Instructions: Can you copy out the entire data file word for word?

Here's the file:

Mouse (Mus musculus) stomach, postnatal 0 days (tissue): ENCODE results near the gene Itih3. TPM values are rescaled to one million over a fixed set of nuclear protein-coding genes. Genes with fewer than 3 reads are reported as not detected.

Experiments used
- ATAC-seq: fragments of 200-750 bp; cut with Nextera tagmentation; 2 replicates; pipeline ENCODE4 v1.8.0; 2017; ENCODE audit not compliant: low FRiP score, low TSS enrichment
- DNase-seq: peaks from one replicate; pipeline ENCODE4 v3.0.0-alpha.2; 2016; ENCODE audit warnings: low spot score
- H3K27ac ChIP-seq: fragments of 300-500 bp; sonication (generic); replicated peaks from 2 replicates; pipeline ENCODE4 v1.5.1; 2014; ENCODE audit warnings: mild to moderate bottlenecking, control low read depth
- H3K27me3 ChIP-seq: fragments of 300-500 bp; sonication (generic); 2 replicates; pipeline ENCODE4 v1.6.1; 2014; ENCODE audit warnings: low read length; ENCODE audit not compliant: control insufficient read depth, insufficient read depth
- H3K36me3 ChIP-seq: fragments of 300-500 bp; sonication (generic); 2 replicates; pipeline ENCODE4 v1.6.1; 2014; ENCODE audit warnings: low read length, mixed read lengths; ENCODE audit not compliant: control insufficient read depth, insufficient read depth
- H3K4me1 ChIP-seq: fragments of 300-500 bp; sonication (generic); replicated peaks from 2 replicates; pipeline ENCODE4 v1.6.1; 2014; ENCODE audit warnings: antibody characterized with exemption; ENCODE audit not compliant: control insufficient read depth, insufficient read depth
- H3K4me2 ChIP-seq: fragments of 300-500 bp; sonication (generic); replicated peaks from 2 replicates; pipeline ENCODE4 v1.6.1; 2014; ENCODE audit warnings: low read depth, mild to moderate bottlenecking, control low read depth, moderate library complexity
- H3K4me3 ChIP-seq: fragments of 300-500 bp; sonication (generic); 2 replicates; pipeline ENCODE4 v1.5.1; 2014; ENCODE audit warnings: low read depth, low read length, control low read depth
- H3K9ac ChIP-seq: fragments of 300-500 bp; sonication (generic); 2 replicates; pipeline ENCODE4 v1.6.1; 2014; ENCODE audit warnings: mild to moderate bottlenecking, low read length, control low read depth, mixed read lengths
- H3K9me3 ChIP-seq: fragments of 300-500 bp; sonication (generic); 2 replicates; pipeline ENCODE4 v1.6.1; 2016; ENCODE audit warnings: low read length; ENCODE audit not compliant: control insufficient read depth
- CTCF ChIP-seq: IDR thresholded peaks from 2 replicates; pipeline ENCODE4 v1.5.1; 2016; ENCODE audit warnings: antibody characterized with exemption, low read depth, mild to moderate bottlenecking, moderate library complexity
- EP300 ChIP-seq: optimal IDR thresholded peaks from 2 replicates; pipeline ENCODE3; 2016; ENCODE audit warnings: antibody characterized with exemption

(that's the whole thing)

Mouse (Mus musculus) stomach, postnatal 0 days (tissue): ENCODE results near the gene Itih3. TPM values are rescaled to one million over a fixed set of nuclear protein-coding genes. Genes with fewer than 3 reads are reported as not detected.

Experiments used
- ATAC-seq: fragments of 200-750 bp; cut with Nextera tagmentation; 2 replicates; pipeline ENCODE4 v1.8.0; 2017; ENCODE audit not compliant: low FRiP score, low TSS enrichment
- DNase-seq: peaks from one replicate; pipeline ENCODE4 v3.0.0-alpha.2; 2016; ENCODE audit warnings: low spot score
- H3K27ac ChIP-seq: fragments of 300-500 bp; sonication (generic); replicated peaks from 2 replicates; pipeline ENCODE4 v1.5.1; 2014; ENCODE audit warnings: mild to moderate bottlenecking, control low read depth
- H3K27me3 ChIP-seq: fragments of 300-500 bp; sonication (generic); 2 replicates; pipeline ENCODE4 v1.6.1; 2014; ENCODE audit warnings: low read length; ENCODE audit not compliant: control insufficient read depth, insufficient read depth
- H3K36me3 ChIP-seq: fragments of 300-500 bp; sonication (generic); 2 replicates; pipeline ENCODE4 v1.6.1; 2014; ENCODE audit warnings: low read length, mixed read lengths; ENCODE audit not compliant: control insufficient read depth, insufficient read depth
- H3K4me1 ChIP-seq: fragments of 300-500 bp; sonication (generic); replicated peaks from 2 replicates; pipeline ENCODE4 v1.6.1; 2014; ENCODE audit warnings: antibody characterized with exemption; ENCODE audit not compliant: control insufficient read depth, insufficient read depth
- H3K4me2 ChIP-seq: fragments of 300-500 bp; sonication (generic); replicated peaks from 2 replicates; pipeline ENCODE4 v1.6.1; 2014; ENCODE audit warnings: low read depth, mild to moderate bottlenecking, control low read depth, moderate library complexity
- H3K4me3 ChIP-seq: fragments of 300-500 bp; sonication (generic); 2 replicates; pipeline ENCODE4 v1.5.1; 2014; ENCODE audit warnings: low read depth, low read length, control low read depth
- H3K9ac ChIP-seq: fragments of 300-500 bp; sonication (generic); 2 replicates; pipeline ENCODE4 v1.6.1; 2014; ENCODE audit warnings: mild to moderate bottlenecking, low read length, control low read depth, mixed read lengths
- H3K9me3 ChIP-seq: fragments of 300-500 bp; sonication (generic); 2 replicates; pipeline ENCODE4 v1.6.1; 2016; ENCODE audit warnings: low read length; ENCODE audit not compliant: control insufficient read depth
- CTCF ChIP-seq: IDR thresholded peaks from 2 replicates; pipeline ENCODE4 v1.5.1; 2016; ENCODE audit warnings: antibody characterized with exemption, low read depth, mild to moderate bottlenecking, moderate library complexity
- EP300 ChIP-seq: optimal IDR thresholded peaks from 2 replicates; pipeline ENCODE3; 2016; ENCODE audit warnings: antibody characterized with exemption